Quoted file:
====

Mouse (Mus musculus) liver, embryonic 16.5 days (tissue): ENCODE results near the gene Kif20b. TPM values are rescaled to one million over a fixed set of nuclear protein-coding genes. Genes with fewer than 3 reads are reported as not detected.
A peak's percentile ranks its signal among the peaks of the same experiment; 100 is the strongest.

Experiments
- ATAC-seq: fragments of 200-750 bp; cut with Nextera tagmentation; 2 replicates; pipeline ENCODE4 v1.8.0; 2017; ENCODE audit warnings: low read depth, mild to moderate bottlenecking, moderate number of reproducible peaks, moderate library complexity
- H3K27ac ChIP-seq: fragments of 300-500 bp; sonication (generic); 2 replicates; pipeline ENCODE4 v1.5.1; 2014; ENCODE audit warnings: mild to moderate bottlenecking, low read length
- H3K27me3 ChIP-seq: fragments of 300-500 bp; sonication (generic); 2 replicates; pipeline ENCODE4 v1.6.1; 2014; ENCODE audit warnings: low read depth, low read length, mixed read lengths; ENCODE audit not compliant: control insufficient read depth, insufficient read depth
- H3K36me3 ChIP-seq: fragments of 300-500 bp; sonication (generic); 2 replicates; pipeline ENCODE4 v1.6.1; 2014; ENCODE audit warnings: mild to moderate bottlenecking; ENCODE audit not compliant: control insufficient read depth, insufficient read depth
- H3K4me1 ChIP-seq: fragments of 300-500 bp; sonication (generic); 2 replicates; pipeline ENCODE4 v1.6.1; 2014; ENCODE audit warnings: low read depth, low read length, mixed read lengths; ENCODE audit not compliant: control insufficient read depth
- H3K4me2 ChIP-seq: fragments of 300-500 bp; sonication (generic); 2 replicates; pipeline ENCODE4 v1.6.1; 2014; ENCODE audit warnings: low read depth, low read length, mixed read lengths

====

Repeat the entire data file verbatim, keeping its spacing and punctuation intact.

Mouse (Mus musculus) liver, embryonic 16.5 days (tissue): ENCODE results near the gene Kif20b. TPM values are rescaled to one million over a fixed set of nuclear protein-coding genes. Genes with fewer than 3 reads are reported as not detected.
A peak's percentile ranks its signal among the peaks of the same experiment; 100 is the strongest.

Experiments
- ATAC-seq: fragments of 200-750 bp; cut with Nextera tagmentation; 2 replicates; pipeline ENCODE4 v1.8.0; 2017; ENCODE audit warnings: low read depth, mild to moderate bottlenecking, moderate number of reproducible peaks, moderate library complexity
- H3K27ac ChIP-seq: fragments of 300-500 bp; sonication (generic); 2 replicates; pipeline ENCODE4 v1.5.1; 2014; ENCODE audit warnings: mild to moderate bottlenecking, low read length
- H3K27me3 ChIP-seq: fragments of 300-500 bp; sonication (generic); 2 replicates; pipeline ENCODE4 v1.6.1; 2014; ENCODE audit warnings: low read depth, low read length, mixed read lengths; ENCODE audit not compliant: control insufficient read depth, insufficient read depth
- H3K36me3 ChIP-seq: fragments of 300-500 bp; sonication (generic); 2 replicates; pipeline ENCODE4 v1.6.1; 2014; ENCODE audit warnings: mild to moderate bottlenecking; ENCODE audit not compliant: control insufficient read depth, insufficient read depth
- H3K4me1 ChIP-seq: fragments of 300-500 bp; sonication (generic); 2 replicates; pipeline ENCODE4 v1.6.1; 2014; ENCODE audit warnings: low read depth, low read length, mixed read lengths; ENCODE audit not compliant: control insufficient read depth
- H3K4me2 ChIP-seq: fragments of 300-500 bp; sonication (generic); 2 replicates; pipeline ENCODE4 v1.6.1; 2014; ENCODE audit warnings: low read depth, low read length, mixed read lengths